Once I received a letter from a reader who said that a book published by the firm I worked for had plagiarized his own writing. This was a serious charge and a rather shocking accusation because our book was written by a senior scholar with a stellar reputation. Could this be possible?
What made the case more interesting was that the writer of the letter said he had been a student of this scholar some fifteen years before. The scholar, claimed the student, had incorporated some of the student’s paper into the book we published. And he provided evidence. Several paragraphs from his paper matched exactly or very closely portions of the book.
We sent the material on to the author for his comment. After reviewing it, he admitted it was true. How had it happened?
The author thought the student’s paper was excellent and began referring to it, even reading from it, in his lectures over the next several years. Slowly, in his class notes, the student’s name became detached from the quotations. Then the quotation marks disappeared. When it came time to write a book based on these lectures, the author had forgotten where this material in his notes had come from and assumed it was all his own.
How did we resolve this? We and the author agreed to revise the book in the next printing. We put the student’s material in quotation marks and gave due credit in the footnotes.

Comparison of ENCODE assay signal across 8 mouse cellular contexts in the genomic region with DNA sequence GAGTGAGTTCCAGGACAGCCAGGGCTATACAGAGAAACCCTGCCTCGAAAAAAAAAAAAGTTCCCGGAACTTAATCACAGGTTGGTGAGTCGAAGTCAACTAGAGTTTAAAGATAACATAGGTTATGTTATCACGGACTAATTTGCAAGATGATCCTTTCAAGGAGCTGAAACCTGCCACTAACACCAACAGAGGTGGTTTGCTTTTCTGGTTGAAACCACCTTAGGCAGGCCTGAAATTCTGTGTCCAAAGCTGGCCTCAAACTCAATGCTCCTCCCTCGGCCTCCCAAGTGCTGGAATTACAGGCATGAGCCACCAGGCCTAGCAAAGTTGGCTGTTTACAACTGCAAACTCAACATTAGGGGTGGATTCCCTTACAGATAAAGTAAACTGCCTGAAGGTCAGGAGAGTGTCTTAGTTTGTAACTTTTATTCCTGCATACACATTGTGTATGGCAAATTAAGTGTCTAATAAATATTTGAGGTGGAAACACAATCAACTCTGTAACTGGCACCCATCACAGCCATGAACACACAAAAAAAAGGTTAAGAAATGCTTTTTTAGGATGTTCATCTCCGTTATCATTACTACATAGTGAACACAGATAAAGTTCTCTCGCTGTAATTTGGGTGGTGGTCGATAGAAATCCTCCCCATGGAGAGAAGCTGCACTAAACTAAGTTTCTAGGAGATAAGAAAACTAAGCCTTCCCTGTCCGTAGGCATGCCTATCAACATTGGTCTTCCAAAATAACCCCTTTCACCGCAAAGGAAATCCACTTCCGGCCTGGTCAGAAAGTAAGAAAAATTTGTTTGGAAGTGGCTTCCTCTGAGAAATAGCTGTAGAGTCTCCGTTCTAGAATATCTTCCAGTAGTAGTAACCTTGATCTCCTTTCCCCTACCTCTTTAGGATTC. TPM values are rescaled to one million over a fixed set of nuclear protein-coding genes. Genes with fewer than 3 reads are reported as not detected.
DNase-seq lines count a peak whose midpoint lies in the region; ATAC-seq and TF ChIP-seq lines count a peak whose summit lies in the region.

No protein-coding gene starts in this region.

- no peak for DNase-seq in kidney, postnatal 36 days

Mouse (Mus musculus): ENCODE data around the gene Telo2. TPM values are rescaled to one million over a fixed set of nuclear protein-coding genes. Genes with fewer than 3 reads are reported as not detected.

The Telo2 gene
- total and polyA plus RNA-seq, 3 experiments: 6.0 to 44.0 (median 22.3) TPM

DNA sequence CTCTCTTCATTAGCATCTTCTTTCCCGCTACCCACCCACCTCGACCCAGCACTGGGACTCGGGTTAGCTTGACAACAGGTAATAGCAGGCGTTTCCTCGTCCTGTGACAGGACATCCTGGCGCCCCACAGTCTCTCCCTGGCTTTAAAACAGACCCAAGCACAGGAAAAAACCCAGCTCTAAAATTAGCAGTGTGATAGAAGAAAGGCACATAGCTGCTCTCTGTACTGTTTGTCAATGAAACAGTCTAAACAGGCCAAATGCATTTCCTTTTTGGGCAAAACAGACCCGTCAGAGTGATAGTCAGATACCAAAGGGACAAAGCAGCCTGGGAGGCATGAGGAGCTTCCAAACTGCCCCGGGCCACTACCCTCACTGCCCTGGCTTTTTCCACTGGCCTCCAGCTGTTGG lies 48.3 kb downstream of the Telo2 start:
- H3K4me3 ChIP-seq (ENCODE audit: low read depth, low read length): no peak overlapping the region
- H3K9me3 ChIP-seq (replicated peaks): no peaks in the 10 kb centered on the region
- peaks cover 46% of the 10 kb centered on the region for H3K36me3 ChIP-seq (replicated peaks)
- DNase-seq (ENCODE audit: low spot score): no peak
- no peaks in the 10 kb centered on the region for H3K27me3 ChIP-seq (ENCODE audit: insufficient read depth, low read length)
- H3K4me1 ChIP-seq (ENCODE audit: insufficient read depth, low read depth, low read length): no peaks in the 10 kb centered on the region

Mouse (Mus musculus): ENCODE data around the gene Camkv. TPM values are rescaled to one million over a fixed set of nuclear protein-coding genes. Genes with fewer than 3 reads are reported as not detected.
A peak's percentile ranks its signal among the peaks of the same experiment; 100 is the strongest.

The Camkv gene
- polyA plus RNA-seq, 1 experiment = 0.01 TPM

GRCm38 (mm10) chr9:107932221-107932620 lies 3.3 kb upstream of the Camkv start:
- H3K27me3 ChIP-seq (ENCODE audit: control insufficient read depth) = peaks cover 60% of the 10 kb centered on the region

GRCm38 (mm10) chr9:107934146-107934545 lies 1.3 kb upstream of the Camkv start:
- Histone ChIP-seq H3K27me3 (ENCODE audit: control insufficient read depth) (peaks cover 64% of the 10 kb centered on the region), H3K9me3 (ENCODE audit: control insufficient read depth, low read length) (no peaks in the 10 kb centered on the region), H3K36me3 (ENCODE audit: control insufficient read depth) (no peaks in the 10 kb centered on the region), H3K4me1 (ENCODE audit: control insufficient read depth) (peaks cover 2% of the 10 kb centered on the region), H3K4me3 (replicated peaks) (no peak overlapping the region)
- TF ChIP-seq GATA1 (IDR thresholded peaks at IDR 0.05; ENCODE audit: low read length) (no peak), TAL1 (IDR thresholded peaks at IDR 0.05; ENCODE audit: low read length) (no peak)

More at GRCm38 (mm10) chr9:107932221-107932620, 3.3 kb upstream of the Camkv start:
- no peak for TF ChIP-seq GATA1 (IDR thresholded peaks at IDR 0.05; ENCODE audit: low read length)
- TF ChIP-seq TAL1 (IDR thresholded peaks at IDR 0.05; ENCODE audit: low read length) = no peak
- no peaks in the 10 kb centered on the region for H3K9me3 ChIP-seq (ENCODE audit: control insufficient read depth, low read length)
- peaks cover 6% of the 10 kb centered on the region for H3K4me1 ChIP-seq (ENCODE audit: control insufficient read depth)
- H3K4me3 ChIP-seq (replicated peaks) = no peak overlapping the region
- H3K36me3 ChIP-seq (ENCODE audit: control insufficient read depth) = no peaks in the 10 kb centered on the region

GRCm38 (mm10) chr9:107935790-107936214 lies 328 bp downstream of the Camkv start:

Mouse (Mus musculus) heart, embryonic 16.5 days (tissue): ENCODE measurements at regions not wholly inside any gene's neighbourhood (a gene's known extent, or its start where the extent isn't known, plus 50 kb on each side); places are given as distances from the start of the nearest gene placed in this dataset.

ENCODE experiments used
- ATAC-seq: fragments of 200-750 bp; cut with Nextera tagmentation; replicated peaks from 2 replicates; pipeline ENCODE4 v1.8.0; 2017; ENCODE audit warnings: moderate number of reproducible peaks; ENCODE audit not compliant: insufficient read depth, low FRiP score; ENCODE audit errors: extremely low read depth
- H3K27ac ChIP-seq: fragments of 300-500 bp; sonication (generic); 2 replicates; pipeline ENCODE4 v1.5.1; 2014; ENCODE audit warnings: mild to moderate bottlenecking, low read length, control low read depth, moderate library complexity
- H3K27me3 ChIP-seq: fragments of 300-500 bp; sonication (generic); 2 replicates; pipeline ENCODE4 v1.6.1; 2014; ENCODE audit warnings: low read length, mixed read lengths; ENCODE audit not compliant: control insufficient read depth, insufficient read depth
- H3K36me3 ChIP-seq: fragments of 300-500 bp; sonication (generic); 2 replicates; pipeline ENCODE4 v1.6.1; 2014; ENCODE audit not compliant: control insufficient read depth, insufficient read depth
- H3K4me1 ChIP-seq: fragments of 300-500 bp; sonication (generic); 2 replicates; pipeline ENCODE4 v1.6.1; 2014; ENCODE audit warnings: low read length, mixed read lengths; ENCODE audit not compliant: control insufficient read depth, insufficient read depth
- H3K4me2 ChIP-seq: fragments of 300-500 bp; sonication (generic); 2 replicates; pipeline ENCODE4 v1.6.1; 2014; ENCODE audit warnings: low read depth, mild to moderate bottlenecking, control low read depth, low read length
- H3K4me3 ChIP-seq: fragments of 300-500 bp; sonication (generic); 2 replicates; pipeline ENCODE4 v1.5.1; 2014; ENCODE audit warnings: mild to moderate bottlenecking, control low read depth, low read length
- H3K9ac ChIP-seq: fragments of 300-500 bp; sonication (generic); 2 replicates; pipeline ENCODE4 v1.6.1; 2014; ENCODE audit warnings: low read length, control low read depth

The Lesson to Be Learned: Whenever you prepare a talk, a sermon, or a lecture—always footnote your speaking notes as if it were to be published. You never know when you might take some old material (even decades later) and work it into a published piece. Include not only the name of the person responsible for the quote (or for the point of fact) but also, the name of the book, the publisher, date of publication, and page number. Then you won’t have to spend hours trying to track it down—which can sometimes be impossible, even in the internet era. I know—I’ve tried.
Corollary: When speaking, give credit to your sources, whether quoted or summarized. You can’t give full bibliographic information since that would make your talk impossible to listen to. But you can say, “As David Brooks says in his new book . . .” That is intellectually honest (you didn’t come up with the idea), and it doesn’t unduly interrupt the flow of your talk.
photo credit: Adrian Schweiz (Pixabay)